What's the point of FileVault?

Discussion in 'Mac OS X Lion (10.7)' started by joaoferro37, Feb 8, 2012.

  1. joaoferro37 macrumors 6502

    joaoferro37

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    #1
    I know FileVault is to encrypt files.
    Will it slow down my Mac?
    Can I use it on external RAID?
     
  2. sirozzy macrumors member

    sirozzy

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    #2

    1. No
    2. Use "it" meaning FileVault or Files encrypted by FileVault?

    if {
    FileVault
    You can use it on USB and FireWire drives but not external RAID (at least i havent see something like this done beore ;)

    encrypted by FileVault.
    no. :)
    }
     
  3. Krazy Bill macrumors 68030

    Krazy Bill

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    #3
    I think saying it "won't" slow down you mac is a stretch. By virtue of the decryption that needs to take place it will be slower. That said, you may not notice with this version of FV. (It's really that good).
     
  4. joaoferro37 thread starter macrumors 6502

    joaoferro37

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    #4
    Thank you for the reply.
    This is what I am doing, I have a RAID storage for my Time Machine and I also use it to put my downloads to it.
    I don't want my kids to access to those files.
    I mean I don't even want them to "see" my downloads.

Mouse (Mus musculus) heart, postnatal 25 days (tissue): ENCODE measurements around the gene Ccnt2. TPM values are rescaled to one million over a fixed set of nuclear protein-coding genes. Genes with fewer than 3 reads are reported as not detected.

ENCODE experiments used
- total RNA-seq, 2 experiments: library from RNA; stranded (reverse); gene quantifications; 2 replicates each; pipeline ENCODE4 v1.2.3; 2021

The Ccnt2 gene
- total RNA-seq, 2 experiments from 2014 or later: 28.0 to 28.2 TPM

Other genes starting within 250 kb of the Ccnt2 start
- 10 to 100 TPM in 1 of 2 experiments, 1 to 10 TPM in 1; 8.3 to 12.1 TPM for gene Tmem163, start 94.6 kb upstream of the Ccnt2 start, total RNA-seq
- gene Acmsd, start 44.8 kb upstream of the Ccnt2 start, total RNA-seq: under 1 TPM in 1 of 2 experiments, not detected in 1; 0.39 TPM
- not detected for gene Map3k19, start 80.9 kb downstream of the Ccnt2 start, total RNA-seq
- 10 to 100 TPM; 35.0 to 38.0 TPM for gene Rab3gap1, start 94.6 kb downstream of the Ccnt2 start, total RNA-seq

5. maflynn Moderator

    maflynn

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    #5
    Encrypting adds overhead, as the OS has to encrypt and decrypt data on the fly. Extra work = slower performance. How much that slower performance is the issue. From what I've read its not all that bad, but it can be a bit noticeable.

    I'm not writing from experience since I don't use it, but extrapolating the fact its not a large performance hit based on posts/threads here and elsewhere on the net, plus various reviews of Lion in which they did reviews and benchmarks.
     
  6. Jony Mac macrumors 6502

    Jony Mac

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    #6
    I had my internal and externals using FileVault and at times I noticed a slow down. My specs are 2.26GHZ C2D 8GB, so its not as if I had that bad of specs to begin with.